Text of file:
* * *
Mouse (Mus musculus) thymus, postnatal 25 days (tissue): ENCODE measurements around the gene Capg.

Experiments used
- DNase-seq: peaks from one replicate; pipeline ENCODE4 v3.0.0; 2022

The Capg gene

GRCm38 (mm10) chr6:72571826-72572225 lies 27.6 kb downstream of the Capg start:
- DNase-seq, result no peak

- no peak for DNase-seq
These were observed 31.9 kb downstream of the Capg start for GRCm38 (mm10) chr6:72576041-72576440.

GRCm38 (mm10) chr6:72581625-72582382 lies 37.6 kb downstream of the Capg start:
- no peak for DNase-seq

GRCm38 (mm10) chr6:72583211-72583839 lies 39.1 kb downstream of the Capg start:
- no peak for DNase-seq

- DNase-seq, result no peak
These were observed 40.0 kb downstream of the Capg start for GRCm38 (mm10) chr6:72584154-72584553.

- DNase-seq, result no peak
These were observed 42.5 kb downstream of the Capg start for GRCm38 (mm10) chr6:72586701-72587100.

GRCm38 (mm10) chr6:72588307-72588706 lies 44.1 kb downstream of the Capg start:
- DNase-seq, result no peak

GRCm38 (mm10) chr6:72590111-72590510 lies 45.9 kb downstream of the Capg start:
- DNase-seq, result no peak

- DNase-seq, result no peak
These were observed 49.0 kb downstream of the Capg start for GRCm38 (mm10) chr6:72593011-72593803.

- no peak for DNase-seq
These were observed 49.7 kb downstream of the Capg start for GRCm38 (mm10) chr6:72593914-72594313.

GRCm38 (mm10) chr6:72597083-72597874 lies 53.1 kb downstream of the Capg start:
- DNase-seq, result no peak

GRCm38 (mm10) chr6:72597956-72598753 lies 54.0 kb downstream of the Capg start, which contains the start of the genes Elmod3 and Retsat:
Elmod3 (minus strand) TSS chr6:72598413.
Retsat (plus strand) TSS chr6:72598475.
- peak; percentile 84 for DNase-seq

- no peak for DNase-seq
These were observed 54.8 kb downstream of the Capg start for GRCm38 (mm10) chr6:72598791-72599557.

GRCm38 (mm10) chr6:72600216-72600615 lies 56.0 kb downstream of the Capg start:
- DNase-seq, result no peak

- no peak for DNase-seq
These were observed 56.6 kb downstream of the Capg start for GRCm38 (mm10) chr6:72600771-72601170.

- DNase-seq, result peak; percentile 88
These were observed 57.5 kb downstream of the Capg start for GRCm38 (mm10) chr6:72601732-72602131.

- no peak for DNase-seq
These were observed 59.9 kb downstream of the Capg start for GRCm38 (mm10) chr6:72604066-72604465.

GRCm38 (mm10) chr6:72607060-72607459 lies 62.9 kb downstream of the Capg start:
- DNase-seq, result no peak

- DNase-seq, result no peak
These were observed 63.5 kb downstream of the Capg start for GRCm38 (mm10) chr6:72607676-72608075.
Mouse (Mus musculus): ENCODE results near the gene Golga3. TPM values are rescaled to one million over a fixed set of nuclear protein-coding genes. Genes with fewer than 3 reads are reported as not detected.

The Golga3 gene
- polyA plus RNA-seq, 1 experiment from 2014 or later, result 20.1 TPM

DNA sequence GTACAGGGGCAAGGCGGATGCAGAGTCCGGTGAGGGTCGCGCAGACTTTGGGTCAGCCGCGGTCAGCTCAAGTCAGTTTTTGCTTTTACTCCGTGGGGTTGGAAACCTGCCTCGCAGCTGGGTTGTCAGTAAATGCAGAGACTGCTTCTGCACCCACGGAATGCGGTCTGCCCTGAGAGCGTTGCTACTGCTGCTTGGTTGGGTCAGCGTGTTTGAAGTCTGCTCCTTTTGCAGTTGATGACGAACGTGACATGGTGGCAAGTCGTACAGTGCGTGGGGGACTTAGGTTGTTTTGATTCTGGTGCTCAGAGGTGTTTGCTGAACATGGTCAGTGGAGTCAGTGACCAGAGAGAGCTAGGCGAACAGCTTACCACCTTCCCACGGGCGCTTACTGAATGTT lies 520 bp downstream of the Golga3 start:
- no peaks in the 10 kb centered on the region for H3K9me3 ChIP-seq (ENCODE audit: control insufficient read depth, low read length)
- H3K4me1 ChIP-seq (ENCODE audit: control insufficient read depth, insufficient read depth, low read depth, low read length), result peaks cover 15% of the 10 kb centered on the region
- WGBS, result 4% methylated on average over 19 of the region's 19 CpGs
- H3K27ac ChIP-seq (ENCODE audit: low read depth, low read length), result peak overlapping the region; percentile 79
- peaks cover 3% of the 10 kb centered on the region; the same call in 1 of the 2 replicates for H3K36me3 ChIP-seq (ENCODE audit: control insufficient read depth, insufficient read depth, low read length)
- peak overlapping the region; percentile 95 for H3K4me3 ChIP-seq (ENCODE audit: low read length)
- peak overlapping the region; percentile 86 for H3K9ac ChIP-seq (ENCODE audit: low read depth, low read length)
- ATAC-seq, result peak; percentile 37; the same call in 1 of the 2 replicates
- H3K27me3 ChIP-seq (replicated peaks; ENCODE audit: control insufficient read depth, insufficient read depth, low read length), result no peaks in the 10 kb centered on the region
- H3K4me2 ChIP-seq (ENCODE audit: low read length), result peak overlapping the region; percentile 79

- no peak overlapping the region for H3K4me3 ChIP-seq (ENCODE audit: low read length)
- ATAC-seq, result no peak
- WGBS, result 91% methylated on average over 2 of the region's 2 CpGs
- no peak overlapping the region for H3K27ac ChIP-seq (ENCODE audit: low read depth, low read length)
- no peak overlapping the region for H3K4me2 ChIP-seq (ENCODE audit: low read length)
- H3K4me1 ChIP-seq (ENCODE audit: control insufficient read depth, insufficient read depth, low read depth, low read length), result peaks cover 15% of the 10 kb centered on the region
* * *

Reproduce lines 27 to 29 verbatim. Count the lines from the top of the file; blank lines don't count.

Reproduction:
GRCm38 (mm10) chr6:72597956-72598753 lies 54.0 kb downstream of the Capg start, which contains the start of the genes Elmod3 and Retsat:
Elmod3 (minus strand) TSS chr6:72598413.
Retsat (plus strand) TSS chr6:72598475.